The only pain I always attended was the pain and sorrow that came from a break-up. I’d wonder why my hopelessly romantic love wasn’t good enough for someone, or questioned myself for not being able to love another who was fond of me. On the other hand, I always ignored the pains that came before the break-ups. Did I forget that kind of pain? No, I haven’t forgotten, how could I. My childhood was filled with moments of fear, despair, isolation. It’s lamentable to have ignored them for so long, because now they’re floating up occasionally, like a hallow rubber ball that refuses to stay at the bottom of a tub full of water.
Lately I’ve been having tons of confrontations with my mother. The resentment from the past shows up every time. Why am I resentful towards her?
The past comes back to me today, and bugs me. It tugs at me, it begs me to listen. I’ve become good at listening to me, so I feel fortunate enough to say that I am able to stand still for a few minutes a day, and really hear me tell myself, “Hold on, stop tugging, I’m listening to you now just gimme a minute!” It might sound like a small thing, but it’s a real life-changing small thing. Ever since I started listening, I make better, more intuitive decisions that usually take me a little longer than before to answer, which is a great thing for me because I used to not give choices a lot of thought. I’d just do it, and although it’s often fun to be spontaneous, there are moments in life where you just cannot go with your first impression of things. Choices need to be thawed out a bit. I felt that was a big lesson for me.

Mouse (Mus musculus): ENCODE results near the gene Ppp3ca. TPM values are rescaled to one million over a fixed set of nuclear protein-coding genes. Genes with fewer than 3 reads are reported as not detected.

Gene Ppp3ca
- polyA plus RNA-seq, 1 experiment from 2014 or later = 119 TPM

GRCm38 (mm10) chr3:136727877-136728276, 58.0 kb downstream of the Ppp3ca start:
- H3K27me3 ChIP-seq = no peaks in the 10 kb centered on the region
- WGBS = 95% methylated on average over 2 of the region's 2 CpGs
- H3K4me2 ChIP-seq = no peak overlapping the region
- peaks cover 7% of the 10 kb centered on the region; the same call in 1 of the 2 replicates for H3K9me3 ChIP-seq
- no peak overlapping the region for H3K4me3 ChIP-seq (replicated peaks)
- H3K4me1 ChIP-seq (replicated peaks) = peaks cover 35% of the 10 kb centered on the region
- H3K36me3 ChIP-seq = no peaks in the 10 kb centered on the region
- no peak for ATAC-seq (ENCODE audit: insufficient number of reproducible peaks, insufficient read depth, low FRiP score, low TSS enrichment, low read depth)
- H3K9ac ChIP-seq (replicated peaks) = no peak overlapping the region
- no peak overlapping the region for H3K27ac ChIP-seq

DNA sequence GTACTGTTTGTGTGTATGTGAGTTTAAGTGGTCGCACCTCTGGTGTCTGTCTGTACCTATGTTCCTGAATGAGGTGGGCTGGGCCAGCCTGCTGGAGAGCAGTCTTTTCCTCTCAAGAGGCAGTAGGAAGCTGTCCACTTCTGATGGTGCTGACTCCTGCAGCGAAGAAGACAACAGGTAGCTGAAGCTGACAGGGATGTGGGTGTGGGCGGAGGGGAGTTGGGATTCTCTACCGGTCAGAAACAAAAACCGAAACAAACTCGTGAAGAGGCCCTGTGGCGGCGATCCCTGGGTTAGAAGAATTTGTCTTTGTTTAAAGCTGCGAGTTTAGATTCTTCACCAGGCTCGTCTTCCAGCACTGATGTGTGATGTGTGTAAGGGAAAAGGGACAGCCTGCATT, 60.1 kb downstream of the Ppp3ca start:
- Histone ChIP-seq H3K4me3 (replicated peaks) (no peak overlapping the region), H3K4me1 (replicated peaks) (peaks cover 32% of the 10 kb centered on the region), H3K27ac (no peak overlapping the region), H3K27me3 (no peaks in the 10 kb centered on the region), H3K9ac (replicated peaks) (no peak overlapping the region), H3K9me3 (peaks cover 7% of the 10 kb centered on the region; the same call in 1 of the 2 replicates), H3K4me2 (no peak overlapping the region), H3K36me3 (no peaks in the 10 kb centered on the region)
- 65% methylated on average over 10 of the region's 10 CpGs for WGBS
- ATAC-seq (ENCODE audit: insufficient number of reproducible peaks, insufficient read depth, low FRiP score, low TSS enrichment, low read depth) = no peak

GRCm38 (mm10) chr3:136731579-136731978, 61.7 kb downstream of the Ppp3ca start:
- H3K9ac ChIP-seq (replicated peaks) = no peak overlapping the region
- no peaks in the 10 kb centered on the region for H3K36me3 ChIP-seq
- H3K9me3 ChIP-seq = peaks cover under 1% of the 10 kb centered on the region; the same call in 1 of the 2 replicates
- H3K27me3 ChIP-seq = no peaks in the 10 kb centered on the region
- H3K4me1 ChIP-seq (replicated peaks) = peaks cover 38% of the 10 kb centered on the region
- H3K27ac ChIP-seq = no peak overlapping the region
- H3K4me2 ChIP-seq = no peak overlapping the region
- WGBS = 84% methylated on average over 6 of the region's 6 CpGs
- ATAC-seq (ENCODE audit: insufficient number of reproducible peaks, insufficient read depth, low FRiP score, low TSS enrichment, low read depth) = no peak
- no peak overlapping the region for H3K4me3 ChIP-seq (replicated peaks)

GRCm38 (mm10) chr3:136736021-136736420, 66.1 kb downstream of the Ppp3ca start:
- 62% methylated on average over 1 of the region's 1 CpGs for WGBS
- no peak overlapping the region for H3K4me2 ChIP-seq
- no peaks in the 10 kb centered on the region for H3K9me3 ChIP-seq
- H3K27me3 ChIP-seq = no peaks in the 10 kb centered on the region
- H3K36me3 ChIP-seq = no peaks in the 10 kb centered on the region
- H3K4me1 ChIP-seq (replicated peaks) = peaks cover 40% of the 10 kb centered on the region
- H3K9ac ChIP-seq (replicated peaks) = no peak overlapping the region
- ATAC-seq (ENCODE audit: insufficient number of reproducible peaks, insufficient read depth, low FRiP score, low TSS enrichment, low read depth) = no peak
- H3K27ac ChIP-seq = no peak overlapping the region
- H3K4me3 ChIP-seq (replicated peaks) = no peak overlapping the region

So, pain from the past. In the last few weeks, I’ve tried really hard to know what it is that’s bothering me whenever the confrontations with my mom begin. Because something hurts beyond explanation when we start to slash come-backs at each other (makes me wonder why are we even going back and forth?). This hurt, usually, is a pain that goes beyond the argument at hand. Why does it hurt so much when my mom loudly doubts my motherly judgment. Why do I get so infinitely offended when she questions me? Or when she tries to tell me something indirectly with a provoking tone of voice, making her message slither sarcastically — that shit gets under my skin. Why is it so hard for her to just tell me something directly? Isn’t that easier? To be direct? And, why does it hurt me so much that she does this? There is gotta be something deeper than my ego. It’s not my ego.
I listened really hard, and this is what I got:
The pain comes from disconnection. We don’t know how to open up to each other. She has never opened up to me. She doesn’t mean to, but she often ends up hurting me more each time, distancing herself from me in a way that I have no control over. My list of things she has said to make me feel bad are endless. I’d never finish this post. I wanted to dug out the reason why I hurt when she acts like a child and argues and questions me. She has never allowed herself to be mindful.
In that moment, when her thoughtless and offensive words come out of her mouth, I cry inside. That moment lingers thereafter in me. It penetrates my chest. Those are the times when I wish I had a wiser, more verbally articulate mother to communicate with. Someone who would see the good I do, someone that would intuit what I feel. To acknowledge me for once. I have to be fair, she has her traumas, too. She’s been through a lot. But I find myself discontent with her conformity, her apathy.